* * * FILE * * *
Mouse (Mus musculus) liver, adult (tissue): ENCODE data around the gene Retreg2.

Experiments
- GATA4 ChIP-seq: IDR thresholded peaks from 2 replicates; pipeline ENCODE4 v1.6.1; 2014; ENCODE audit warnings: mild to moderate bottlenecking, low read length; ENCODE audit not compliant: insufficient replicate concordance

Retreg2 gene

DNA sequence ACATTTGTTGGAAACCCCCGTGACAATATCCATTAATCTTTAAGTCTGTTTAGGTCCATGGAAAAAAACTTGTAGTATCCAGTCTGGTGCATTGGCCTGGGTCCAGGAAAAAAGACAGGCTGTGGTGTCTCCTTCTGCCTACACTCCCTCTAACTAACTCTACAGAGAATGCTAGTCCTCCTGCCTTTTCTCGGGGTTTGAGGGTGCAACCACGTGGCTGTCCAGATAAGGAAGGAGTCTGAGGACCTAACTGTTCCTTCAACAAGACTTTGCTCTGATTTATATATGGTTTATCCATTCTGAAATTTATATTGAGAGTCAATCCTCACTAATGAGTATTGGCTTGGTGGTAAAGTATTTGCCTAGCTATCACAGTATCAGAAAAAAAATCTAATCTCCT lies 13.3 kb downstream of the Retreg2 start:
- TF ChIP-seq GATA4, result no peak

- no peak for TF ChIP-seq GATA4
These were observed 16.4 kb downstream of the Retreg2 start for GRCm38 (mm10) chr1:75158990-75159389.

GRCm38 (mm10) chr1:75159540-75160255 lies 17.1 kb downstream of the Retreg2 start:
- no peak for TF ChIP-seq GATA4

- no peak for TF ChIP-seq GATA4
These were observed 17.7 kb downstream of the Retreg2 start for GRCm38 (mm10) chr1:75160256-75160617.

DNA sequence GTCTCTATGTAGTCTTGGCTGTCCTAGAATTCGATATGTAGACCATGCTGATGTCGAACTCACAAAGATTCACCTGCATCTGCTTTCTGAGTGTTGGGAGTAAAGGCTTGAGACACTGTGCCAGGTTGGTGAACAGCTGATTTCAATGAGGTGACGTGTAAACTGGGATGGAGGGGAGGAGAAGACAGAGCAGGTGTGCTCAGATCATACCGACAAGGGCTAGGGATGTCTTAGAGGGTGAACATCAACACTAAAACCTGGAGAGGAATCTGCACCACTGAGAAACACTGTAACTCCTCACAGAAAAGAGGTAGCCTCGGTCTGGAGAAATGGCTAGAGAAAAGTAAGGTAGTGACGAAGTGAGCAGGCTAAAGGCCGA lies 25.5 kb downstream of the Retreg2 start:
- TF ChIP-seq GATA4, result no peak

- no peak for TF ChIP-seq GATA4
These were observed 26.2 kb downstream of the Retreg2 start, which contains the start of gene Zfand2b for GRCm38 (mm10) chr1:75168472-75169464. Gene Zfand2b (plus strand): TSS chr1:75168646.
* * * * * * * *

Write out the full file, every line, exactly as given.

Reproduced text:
Mouse (Mus musculus) liver, adult (tissue): ENCODE data around the gene Retreg2.

Experiments
- GATA4 ChIP-seq: IDR thresholded peaks from 2 replicates; pipeline ENCODE4 v1.6.1; 2014; ENCODE audit warnings: mild to moderate bottlenecking, low read length; ENCODE audit not compliant: insufficient replicate concordance

Retreg2 gene

DNA sequence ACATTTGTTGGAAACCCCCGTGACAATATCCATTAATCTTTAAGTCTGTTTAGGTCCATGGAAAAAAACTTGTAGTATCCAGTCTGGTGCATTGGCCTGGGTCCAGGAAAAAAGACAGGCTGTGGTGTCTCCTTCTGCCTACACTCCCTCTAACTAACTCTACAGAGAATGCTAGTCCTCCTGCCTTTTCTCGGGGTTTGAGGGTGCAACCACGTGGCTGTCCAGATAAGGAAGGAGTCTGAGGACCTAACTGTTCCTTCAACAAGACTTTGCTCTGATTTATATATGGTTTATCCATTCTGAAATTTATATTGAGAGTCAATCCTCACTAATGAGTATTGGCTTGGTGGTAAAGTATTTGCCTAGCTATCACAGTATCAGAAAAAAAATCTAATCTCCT lies 13.3 kb downstream of the Retreg2 start:
- TF ChIP-seq GATA4, result no peak

- no peak for TF ChIP-seq GATA4
These were observed 16.4 kb downstream of the Retreg2 start for GRCm38 (mm10) chr1:75158990-75159389.

GRCm38 (mm10) chr1:75159540-75160255 lies 17.1 kb downstream of the Retreg2 start:
- no peak for TF ChIP-seq GATA4

- no peak for TF ChIP-seq GATA4
These were observed 17.7 kb downstream of the Retreg2 start for GRCm38 (mm10) chr1:75160256-75160617.

DNA sequence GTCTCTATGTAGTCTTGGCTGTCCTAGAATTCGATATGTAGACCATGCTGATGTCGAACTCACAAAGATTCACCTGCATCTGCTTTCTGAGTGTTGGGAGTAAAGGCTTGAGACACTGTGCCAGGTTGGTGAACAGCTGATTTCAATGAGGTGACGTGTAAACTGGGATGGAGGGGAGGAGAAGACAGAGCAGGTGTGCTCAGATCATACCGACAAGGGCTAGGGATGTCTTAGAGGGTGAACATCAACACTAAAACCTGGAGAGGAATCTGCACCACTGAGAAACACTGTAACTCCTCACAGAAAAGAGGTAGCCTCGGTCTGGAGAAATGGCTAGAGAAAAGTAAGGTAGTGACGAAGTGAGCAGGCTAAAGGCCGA lies 25.5 kb downstream of the Retreg2 start:
- TF ChIP-seq GATA4, result no peak

- no peak for TF ChIP-seq GATA4
These were observed 26.2 kb downstream of the Retreg2 start, which contains the start of gene Zfand2b for GRCm38 (mm10) chr1:75168472-75169464. Gene Zfand2b (plus strand): TSS chr1:75168646.